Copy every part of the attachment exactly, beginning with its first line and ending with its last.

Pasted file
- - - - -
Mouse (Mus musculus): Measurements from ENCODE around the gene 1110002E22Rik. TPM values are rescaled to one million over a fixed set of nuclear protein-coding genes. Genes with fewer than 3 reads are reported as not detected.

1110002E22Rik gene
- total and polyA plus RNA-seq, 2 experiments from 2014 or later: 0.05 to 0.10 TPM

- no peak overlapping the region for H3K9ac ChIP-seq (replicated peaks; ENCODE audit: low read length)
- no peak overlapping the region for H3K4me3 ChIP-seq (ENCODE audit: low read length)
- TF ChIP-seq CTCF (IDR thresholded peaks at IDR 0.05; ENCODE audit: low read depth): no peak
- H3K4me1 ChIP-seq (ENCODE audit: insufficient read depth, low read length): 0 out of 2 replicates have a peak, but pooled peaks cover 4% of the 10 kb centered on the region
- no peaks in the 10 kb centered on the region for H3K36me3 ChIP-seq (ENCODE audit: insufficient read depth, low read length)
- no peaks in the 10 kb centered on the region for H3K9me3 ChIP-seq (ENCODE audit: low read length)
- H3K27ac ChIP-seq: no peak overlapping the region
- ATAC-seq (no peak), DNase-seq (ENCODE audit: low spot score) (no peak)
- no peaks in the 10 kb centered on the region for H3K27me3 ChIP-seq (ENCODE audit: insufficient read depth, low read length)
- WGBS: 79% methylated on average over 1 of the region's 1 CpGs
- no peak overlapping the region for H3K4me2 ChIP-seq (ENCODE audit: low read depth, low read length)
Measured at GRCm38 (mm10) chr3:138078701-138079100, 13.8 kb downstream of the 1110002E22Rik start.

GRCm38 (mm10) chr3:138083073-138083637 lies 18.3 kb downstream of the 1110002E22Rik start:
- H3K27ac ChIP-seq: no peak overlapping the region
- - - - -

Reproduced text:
Mouse (Mus musculus): Measurements from ENCODE around the gene 1110002E22Rik. TPM values are rescaled to one million over a fixed set of nuclear protein-coding genes. Genes with fewer than 3 reads are reported as not detected.

1110002E22Rik gene
- total and polyA plus RNA-seq, 2 experiments from 2014 or later: 0.05 to 0.10 TPM

- no peak overlapping the region for H3K9ac ChIP-seq (replicated peaks; ENCODE audit: low read length)
- no peak overlapping the region for H3K4me3 ChIP-seq (ENCODE audit: low read length)
- TF ChIP-seq CTCF (IDR thresholded peaks at IDR 0.05; ENCODE audit: low read depth): no peak
- H3K4me1 ChIP-seq (ENCODE audit: insufficient read depth, low read length): 0 out of 2 replicates have a peak, but pooled peaks cover 4% of the 10 kb centered on the region
- no peaks in the 10 kb centered on the region for H3K36me3 ChIP-seq (ENCODE audit: insufficient read depth, low read length)
- no peaks in the 10 kb centered on the region for H3K9me3 ChIP-seq (ENCODE audit: low read length)
- H3K27ac ChIP-seq: no peak overlapping the region
- ATAC-seq (no peak), DNase-seq (ENCODE audit: low spot score) (no peak)
- no peaks in the 10 kb centered on the region for H3K27me3 ChIP-seq (ENCODE audit: insufficient read depth, low read length)
- WGBS: 79% methylated on average over 1 of the region's 1 CpGs
- no peak overlapping the region for H3K4me2 ChIP-seq (ENCODE audit: low read depth, low read length)
Measured at GRCm38 (mm10) chr3:138078701-138079100, 13.8 kb downstream of the 1110002E22Rik start.

GRCm38 (mm10) chr3:138083073-138083637 lies 18.3 kb downstream of the 1110002E22Rik start:
- H3K27ac ChIP-seq: no peak overlapping the region